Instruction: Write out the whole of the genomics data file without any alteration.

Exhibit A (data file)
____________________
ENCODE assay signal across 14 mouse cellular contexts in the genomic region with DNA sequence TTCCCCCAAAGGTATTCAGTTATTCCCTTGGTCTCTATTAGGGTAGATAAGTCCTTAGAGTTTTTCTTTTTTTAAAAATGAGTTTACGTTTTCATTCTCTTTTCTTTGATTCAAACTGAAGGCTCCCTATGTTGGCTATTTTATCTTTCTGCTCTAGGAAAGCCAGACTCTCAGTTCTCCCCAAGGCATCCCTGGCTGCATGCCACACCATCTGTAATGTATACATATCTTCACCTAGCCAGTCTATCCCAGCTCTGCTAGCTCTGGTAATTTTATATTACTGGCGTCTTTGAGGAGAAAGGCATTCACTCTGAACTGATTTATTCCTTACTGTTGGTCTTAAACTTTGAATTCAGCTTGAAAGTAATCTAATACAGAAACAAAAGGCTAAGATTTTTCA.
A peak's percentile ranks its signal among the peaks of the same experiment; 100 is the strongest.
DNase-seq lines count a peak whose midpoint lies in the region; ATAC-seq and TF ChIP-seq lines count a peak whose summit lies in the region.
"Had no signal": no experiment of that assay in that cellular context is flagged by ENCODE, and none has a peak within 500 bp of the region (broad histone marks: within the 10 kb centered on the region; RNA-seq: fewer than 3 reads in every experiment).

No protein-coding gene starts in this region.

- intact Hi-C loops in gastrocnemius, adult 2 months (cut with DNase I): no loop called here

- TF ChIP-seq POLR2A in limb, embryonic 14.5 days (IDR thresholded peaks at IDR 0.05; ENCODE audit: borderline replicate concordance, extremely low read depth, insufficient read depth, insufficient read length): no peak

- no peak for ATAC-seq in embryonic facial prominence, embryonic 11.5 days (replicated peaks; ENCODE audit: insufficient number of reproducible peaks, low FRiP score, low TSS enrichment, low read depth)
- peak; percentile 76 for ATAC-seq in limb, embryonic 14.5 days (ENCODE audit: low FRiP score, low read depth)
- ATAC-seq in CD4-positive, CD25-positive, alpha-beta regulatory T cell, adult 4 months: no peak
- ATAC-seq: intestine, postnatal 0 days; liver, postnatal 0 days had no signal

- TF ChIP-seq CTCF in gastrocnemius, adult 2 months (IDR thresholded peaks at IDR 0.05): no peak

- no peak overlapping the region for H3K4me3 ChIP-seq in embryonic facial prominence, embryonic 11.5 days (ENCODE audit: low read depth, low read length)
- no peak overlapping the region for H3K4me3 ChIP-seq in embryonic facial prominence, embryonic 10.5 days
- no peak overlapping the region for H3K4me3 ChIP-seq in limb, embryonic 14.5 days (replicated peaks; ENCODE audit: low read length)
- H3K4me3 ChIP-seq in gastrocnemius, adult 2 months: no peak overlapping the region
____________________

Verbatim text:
ENCODE assay signal across 14 mouse cellular contexts in the genomic region with DNA sequence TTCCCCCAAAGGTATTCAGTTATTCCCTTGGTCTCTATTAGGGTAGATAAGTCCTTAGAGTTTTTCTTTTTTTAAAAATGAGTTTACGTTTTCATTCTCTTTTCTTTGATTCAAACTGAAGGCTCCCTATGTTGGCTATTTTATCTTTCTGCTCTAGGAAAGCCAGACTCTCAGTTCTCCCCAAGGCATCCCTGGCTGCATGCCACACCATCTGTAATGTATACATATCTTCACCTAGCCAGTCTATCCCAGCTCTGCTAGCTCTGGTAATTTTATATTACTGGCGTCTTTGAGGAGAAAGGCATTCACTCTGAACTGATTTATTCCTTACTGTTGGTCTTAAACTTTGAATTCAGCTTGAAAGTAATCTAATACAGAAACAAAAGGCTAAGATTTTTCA.
A peak's percentile ranks its signal among the peaks of the same experiment; 100 is the strongest.
DNase-seq lines count a peak whose midpoint lies in the region; ATAC-seq and TF ChIP-seq lines count a peak whose summit lies in the region.
"Had no signal": no experiment of that assay in that cellular context is flagged by ENCODE, and none has a peak within 500 bp of the region (broad histone marks: within the 10 kb centered on the region; RNA-seq: fewer than 3 reads in every experiment).

No protein-coding gene starts in this region.

- intact Hi-C loops in gastrocnemius, adult 2 months (cut with DNase I): no loop called here

- TF ChIP-seq POLR2A in limb, embryonic 14.5 days (IDR thresholded peaks at IDR 0.05; ENCODE audit: borderline replicate concordance, extremely low read depth, insufficient read depth, insufficient read length): no peak

- no peak for ATAC-seq in embryonic facial prominence, embryonic 11.5 days (replicated peaks; ENCODE audit: insufficient number of reproducible peaks, low FRiP score, low TSS enrichment, low read depth)
- peak; percentile 76 for ATAC-seq in limb, embryonic 14.5 days (ENCODE audit: low FRiP score, low read depth)
- ATAC-seq in CD4-positive, CD25-positive, alpha-beta regulatory T cell, adult 4 months: no peak
- ATAC-seq: intestine, postnatal 0 days; liver, postnatal 0 days had no signal

- TF ChIP-seq CTCF in gastrocnemius, adult 2 months (IDR thresholded peaks at IDR 0.05): no peak

- no peak overlapping the region for H3K4me3 ChIP-seq in embryonic facial prominence, embryonic 11.5 days (ENCODE audit: low read depth, low read length)
- no peak overlapping the region for H3K4me3 ChIP-seq in embryonic facial prominence, embryonic 10.5 days
- no peak overlapping the region for H3K4me3 ChIP-seq in limb, embryonic 14.5 days (replicated peaks; ENCODE audit: low read length)
- H3K4me3 ChIP-seq in gastrocnemius, adult 2 months: no peak overlapping the region